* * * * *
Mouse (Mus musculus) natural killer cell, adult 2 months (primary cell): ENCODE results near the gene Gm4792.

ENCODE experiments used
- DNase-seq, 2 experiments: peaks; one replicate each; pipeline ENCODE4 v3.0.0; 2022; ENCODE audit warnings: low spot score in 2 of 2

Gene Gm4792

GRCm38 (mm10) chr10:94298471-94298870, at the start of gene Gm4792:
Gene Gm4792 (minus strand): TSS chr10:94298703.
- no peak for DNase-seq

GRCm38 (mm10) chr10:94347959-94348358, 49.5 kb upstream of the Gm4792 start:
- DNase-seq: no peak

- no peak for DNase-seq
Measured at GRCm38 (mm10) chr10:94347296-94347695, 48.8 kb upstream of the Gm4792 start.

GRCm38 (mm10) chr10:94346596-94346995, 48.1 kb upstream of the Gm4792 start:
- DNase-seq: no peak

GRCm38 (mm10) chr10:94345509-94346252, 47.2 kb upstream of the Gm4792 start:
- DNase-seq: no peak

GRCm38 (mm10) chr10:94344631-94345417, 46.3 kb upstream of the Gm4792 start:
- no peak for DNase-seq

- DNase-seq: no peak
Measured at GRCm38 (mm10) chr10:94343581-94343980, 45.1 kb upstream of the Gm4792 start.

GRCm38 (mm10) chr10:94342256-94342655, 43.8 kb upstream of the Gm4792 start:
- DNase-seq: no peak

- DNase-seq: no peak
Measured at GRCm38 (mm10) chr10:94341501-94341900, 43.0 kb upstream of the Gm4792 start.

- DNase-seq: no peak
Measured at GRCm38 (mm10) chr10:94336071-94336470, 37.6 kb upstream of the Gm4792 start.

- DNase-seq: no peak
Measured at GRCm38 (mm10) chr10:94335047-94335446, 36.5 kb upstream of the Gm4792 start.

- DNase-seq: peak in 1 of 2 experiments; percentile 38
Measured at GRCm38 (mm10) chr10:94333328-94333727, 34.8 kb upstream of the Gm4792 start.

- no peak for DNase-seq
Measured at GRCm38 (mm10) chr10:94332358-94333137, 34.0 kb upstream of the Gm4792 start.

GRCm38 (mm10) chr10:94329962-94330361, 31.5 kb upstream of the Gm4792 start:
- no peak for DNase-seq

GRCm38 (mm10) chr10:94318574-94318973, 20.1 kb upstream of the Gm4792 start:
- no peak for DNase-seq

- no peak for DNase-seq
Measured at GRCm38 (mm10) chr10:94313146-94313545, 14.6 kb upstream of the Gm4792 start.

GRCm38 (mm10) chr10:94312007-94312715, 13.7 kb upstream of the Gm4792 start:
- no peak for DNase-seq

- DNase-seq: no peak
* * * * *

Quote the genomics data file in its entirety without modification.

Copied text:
Mouse (Mus musculus) natural killer cell, adult 2 months (primary cell): ENCODE results near the gene Gm4792.

ENCODE experiments used
- DNase-seq, 2 experiments: peaks; one replicate each; pipeline ENCODE4 v3.0.0; 2022; ENCODE audit warnings: low spot score in 2 of 2

Gene Gm4792

GRCm38 (mm10) chr10:94298471-94298870, at the start of gene Gm4792:
Gene Gm4792 (minus strand): TSS chr10:94298703.
- no peak for DNase-seq

GRCm38 (mm10) chr10:94347959-94348358, 49.5 kb upstream of the Gm4792 start:
- DNase-seq: no peak

- no peak for DNase-seq
Measured at GRCm38 (mm10) chr10:94347296-94347695, 48.8 kb upstream of the Gm4792 start.

GRCm38 (mm10) chr10:94346596-94346995, 48.1 kb upstream of the Gm4792 start:
- DNase-seq: no peak

GRCm38 (mm10) chr10:94345509-94346252, 47.2 kb upstream of the Gm4792 start:
- DNase-seq: no peak

GRCm38 (mm10) chr10:94344631-94345417, 46.3 kb upstream of the Gm4792 start:
- no peak for DNase-seq

- DNase-seq: no peak
Measured at GRCm38 (mm10) chr10:94343581-94343980, 45.1 kb upstream of the Gm4792 start.

GRCm38 (mm10) chr10:94342256-94342655, 43.8 kb upstream of the Gm4792 start:
- DNase-seq: no peak

- DNase-seq: no peak
Measured at GRCm38 (mm10) chr10:94341501-94341900, 43.0 kb upstream of the Gm4792 start.

- DNase-seq: no peak
Measured at GRCm38 (mm10) chr10:94336071-94336470, 37.6 kb upstream of the Gm4792 start.

- DNase-seq: no peak
Measured at GRCm38 (mm10) chr10:94335047-94335446, 36.5 kb upstream of the Gm4792 start.

- DNase-seq: peak in 1 of 2 experiments; percentile 38
Measured at GRCm38 (mm10) chr10:94333328-94333727, 34.8 kb upstream of the Gm4792 start.

- no peak for DNase-seq
Measured at GRCm38 (mm10) chr10:94332358-94333137, 34.0 kb upstream of the Gm4792 start.

GRCm38 (mm10) chr10:94329962-94330361, 31.5 kb upstream of the Gm4792 start:
- no peak for DNase-seq

GRCm38 (mm10) chr10:94318574-94318973, 20.1 kb upstream of the Gm4792 start:
- no peak for DNase-seq

- no peak for DNase-seq
Measured at GRCm38 (mm10) chr10:94313146-94313545, 14.6 kb upstream of the Gm4792 start.

GRCm38 (mm10) chr10:94312007-94312715, 13.7 kb upstream of the Gm4792 start:
- no peak for DNase-seq

- DNase-seq: no peak